Just like that, in the blink of an eye, I lost my grip and the milk flew from my hand. Up in the air it went, and down it crashed onto the cement floor.

Naturally, just naturally, it broke open in a big way and there was















It splashed on my legs and my car, but mostly, it flowed out onto the floor of my garage and out into my driveway.

I stood stock still, willing myself not to cry in frustration. I watched that milk pour out of the broken container and I saw the mess and didn’t know what to do. I don’t own a mop (well, not one I am willing to use outside in my dirty garage) and I don’t have a hose out front and I was unable to fathom how I would clean this mess.

Finally, I shook off my stupor and carried the rest of the groceries inside. I came back down and saw that the leaking had stopped. I picked up the milk jug and there was still milk inside. I carried it in the house and poured it in a glass. 1/2 a glass of milk. That is all I was able to salvage.

I took a photo of the broken jug so you could see just how thoroughly it broke.


That bugger broke wide open.

Now, it was downstairs to figure out the mess in the garage.

That’s the bulk of it. I couldn’t even fit all the splatter in a photo, so I settled for the bulk of the mess. And yes, it is running rivulets down my driveway and into the street. Seems my garage, like my driveway, slopes downward. This is to my benefit, it seems, but I still had to clean it up.

Then, my eyes lit upon my tiny watering can. My mom bought it for me last summer and she deliberately bought me a small one because I only ever have one plant. I filled it up and watered the garage floor.

And refilled it.

And refilled it.

And refilled it.

Ten times I had to fill it and rinse milk out of my garage. I then pulled out the push broom and “swept” out as much of the mess as possible. Sweeping was more effective than I had imagined….

Finally, there was no visible trace of milk in the garage. It gets so hot in there during the day, I didn’t want to come home and smell spoiled milk after work tonight. Fingers crossed.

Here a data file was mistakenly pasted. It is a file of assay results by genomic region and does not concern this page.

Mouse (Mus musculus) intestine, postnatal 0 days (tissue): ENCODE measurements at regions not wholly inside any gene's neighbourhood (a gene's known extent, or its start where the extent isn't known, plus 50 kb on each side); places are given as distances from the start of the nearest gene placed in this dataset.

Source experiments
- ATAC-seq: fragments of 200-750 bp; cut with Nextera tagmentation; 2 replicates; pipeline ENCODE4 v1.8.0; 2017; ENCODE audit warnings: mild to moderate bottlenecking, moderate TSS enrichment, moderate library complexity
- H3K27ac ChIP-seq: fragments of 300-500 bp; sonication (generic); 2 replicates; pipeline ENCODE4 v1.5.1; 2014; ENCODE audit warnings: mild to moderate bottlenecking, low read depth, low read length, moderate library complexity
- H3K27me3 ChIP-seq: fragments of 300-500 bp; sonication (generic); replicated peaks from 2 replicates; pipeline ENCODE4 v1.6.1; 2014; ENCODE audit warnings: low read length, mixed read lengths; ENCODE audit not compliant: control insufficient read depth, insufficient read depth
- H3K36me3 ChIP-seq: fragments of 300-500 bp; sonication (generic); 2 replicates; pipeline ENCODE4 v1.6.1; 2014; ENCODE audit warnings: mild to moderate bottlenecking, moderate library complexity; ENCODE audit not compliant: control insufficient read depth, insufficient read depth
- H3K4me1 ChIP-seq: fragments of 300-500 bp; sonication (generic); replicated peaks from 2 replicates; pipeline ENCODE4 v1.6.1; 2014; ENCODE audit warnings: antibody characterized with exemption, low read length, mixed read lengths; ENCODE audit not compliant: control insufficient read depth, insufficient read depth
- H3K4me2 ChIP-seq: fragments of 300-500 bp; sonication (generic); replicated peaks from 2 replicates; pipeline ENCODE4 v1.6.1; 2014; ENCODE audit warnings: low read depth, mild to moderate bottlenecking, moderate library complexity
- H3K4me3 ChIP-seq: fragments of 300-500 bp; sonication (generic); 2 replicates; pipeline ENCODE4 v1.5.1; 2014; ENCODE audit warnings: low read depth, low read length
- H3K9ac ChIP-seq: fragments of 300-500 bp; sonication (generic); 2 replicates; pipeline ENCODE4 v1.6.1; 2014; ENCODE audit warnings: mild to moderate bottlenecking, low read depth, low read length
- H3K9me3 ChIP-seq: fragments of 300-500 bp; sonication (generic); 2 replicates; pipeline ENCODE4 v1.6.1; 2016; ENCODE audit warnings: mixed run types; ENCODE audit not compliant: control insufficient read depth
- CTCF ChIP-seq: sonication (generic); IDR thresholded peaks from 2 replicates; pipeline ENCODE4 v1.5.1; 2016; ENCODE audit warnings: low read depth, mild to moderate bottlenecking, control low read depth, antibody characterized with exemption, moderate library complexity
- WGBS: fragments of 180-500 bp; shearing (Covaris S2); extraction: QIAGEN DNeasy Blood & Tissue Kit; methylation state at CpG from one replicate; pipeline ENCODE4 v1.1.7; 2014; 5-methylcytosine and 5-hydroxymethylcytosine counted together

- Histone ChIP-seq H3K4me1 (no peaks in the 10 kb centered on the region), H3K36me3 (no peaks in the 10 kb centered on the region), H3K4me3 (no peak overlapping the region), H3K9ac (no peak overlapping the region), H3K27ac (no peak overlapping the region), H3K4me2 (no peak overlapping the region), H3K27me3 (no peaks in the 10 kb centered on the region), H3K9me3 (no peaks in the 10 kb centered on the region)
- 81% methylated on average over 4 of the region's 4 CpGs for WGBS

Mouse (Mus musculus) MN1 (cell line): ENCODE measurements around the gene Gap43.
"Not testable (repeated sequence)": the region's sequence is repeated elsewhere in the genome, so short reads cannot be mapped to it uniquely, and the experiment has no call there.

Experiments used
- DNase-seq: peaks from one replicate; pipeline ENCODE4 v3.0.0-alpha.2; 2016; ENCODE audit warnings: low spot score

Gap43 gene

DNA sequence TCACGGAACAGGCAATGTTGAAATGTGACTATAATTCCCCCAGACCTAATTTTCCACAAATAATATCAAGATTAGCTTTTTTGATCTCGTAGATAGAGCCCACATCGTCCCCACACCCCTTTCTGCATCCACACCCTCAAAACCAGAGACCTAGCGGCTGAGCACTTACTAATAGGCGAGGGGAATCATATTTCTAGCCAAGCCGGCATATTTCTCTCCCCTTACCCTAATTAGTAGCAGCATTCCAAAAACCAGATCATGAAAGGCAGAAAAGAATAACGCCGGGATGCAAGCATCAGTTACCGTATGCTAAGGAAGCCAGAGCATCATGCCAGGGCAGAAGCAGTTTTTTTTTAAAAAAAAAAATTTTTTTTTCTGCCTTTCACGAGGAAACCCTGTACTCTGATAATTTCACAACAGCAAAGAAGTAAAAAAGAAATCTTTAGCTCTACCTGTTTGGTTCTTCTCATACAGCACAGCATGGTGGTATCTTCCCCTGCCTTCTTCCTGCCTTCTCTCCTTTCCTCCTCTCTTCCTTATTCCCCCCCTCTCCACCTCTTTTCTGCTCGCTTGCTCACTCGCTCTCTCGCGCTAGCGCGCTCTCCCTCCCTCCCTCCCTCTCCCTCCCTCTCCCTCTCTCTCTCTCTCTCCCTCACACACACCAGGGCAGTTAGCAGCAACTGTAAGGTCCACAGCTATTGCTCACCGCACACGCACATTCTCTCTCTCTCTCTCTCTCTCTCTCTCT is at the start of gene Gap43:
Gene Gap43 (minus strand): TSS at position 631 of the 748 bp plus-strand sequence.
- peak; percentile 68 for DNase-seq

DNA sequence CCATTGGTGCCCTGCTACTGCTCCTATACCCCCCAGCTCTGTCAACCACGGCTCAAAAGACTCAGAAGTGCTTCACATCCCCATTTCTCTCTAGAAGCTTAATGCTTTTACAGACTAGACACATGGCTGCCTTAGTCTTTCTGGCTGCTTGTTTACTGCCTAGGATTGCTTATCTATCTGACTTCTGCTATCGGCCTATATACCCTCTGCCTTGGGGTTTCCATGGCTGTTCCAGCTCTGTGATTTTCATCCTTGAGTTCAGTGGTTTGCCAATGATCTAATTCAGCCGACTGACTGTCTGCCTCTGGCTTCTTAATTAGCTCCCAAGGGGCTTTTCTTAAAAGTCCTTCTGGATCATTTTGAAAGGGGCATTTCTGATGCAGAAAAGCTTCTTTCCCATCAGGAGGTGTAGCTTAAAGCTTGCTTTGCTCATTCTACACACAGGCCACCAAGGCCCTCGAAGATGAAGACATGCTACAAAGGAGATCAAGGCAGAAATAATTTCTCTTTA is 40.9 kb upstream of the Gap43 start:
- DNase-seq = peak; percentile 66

Then I walked out to the street to see the mess out there.


See that car? The trail of milk extends further than that car. It runs pretty clear by my house, but gets considerably milkier as it trails onward.

Dear God, what a messtastrophe.

But, including milk cleanup and drive time, the whole trip to get groceries, spill and clean milk and put away what I didn’t destroy only took an hour and 20 minutes, so that’s a positive.

However, this is now the tale of how I spent $3.95 on a 1/2 a glass of milk.

And how I have to stop at the gas station, tonight, to buy milk.

It wouldn’t really be so bad if I cried over spilled milk, would it?

8 thoughts on “Don’t Cry Over Spilled Milk

  1. So sorry that you broke your expensive milk:( Good idea to go to Hagbergs though.
    The water and pushbroom always work well!
    Me thinks you work too much:)

    • Methinks you’re absolutely right. But yes, Hagbergs was a good idea.

      Truly almost called you, not because I needed your help but because I was so damn frustrated. Today, I find it a lot funnier. And it was fine in the long run, just had to deal with it.

    • …neck. Right-o.

      Wow, can’t believe you did it, too. It’s awful. A gallon is a LOT of milk. And why don’t they make those containers sturdier, anyway?

    • Seriously? Milk is that much more expensive down there? Our grocery store is $2.29 but at least one week a month they run it on sale for $1.89.

      Perhaps its because we have so many cows up here….